Josh Harkinson

Josh Harkinson


Born in Texas and based in San Francisco, Josh covers tech, labor, drug policy, and the environment. PGP public key.

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A disruptive smartphone app turned Uber into a $50 billion global juggernaut. Now a group of disgruntled Uber drivers, with the help of their own smartphone app, aims to kneecap the car-hailing service precisely when and where it will be most in demand: Super Bowl Sunday in the Bay Area.

Striking drivers reportedly intend to slow traffic near the stadium and inundate the streets around crowded Super Bowl events.

For Uber, the stakes are high. The big game is in Santa Clara, about an hour from Uber's San Francisco headquarters. The company has chipped in $250,000 to $500,000 in cash and services to sponsor the Super Bowl Host Committee, according to Quartz. In return, it gets to be the first ride-sharing service allowed to access a Super Bowl game. It will even have exclusive pick-up and drop-off zones at the stadium—a coup for Uber's marketing department, assuming the company doesn't fall on its face.

And that's where Uber's labor problems may come back to haunt it. The drivers, who often make less than minimum wage, are angry because the company slashed fares nationwide over the past month. On Monday, several hundred of them protested at Uber's offices in San Francisco and New York.

The group behind the San Francisco protest, United Uber Drivers, has pledged to hold a massive strike on Super Bowl Sunday, and some Uber drivers in other cities have said they will do the same in solidarity. According to the industry publication Ride Share Report, the drivers intend to slow highway traffic near the stadium and inundate the streets around crowded Super Bowl events in San Francisco.

That might not be all. United Uber Drivers did not respond to emails from Mother Jones, but downloading the group's special iPhone app offers a bit more insight into its plans:

Other messages explain that when a push notification is received through the app, all drivers will be asked to go offline simultaneously, crippling Uber's network. "We need you to invite every Uber driver you know," urges the first message, written in November. "This communication technology will allow us to invite, unite and strike effectively without any fear or loss of the business relationship with Uber."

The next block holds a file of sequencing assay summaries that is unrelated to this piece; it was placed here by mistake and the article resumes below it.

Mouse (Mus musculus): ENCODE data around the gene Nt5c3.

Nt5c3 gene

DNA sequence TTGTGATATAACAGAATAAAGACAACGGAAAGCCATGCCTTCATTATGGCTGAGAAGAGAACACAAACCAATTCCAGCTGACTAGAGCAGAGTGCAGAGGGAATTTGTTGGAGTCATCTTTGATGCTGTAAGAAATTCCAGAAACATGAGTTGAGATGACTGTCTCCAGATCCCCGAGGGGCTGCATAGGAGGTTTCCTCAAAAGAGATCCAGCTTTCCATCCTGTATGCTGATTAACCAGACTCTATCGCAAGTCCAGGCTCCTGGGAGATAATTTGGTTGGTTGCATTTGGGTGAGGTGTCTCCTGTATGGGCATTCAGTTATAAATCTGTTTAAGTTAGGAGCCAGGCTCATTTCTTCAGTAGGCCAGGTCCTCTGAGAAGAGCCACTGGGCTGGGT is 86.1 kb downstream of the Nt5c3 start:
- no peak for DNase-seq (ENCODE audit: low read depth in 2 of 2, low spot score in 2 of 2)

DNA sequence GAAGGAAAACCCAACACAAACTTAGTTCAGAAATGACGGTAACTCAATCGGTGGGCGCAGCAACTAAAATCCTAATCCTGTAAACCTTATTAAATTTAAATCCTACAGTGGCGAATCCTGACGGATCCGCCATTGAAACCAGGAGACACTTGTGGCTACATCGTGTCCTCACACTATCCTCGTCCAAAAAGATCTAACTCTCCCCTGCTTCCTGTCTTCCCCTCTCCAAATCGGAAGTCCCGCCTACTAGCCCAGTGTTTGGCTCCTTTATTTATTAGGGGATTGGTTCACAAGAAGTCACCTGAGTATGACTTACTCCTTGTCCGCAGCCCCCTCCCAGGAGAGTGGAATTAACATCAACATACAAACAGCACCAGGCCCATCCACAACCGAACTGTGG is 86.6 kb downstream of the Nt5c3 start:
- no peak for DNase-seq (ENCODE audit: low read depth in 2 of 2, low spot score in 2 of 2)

But that might be easier said than done. With an estimated 40,000 Uber drivers in the Bay Area, the group will need a lot of downloads to mount an effective strike. Of course, people said the same thing about some startup's harebrained bid to defeat the taxi industry. Uber proved them wrong.

It's well known that America's wealthiest have been getting richer at the expense of the middle class. But the trend looks even starker when you look at the racial aspects. According to a new report from the Institute for Policy Studies, the combined wealth of those on the Forbes 400 list of America's richest dwarfs that of the nation's entire black or Latino populations.

The report found that the 100 richest US citizens control about as much wealth as all of the nation's 42 million African Americans. The total wealth of the nation's 55 million Latinos stacks up to that of the 186 richest Americans.

The average white family today has net assets of $141,900, compared with just $11,000 for black families.

This can be explained in part by the rapid erosion of the black and Latino middle classes. African Americans' net worth relative to whites has fallen by more than half since 2000: The average white family today has net assets of $141,900, compared with just $11,000 for black families—about the same paltry sum as back in 1985. Latinos have seen similar declines in net worth relative to whites.

There are many reasons for this slide: Black and Latino families were disproportionately exposed to risky subprime mortgages, had smaller amounts of inherited wealth, and were more susceptible to job and wage cuts during the Great Recession. And because these families are less likely than white families to own homes and stocks, they haven't benefited as much from the subsequent recovery.

America's stark inequality problem is evident in the Forbes 400 itself. Blacks and Latinos make up a combined 29 percent of the population but account for less than 2 percent of the Forbes list. Oprah Winfrey and the tech investor Robert Smith are the sole African Americans on the list, and just five on the list have Latino backgrounds. (They are Miami condo king Jorge Perez, billboard billionaire Arturo Moreno, and three heirs of the late Colombian beer magnate Julio Mario Santo Domingo, a major owner of the SABMiller empire.)

The dearth of black and Latino billionaires in the United States defies easy explanations, but one big factor may be Silicon Valley. The tech industry has minted more billionaires in recent years than any other sector of the economy. It also has a deeply entrenched diversity problem. According to census data, the proportion of Hispanic tech workers in Silicon Valley actually declined from 5 percent in 2000 to 4 percent in 2010—and the proportion of black techies fell from 3 percent to 2 percent. The Valley has begun to take diversity a little more seriously, but it could be another generation or more before it produces a black Mark Zuckerberg or a Latino Sergey Brin.

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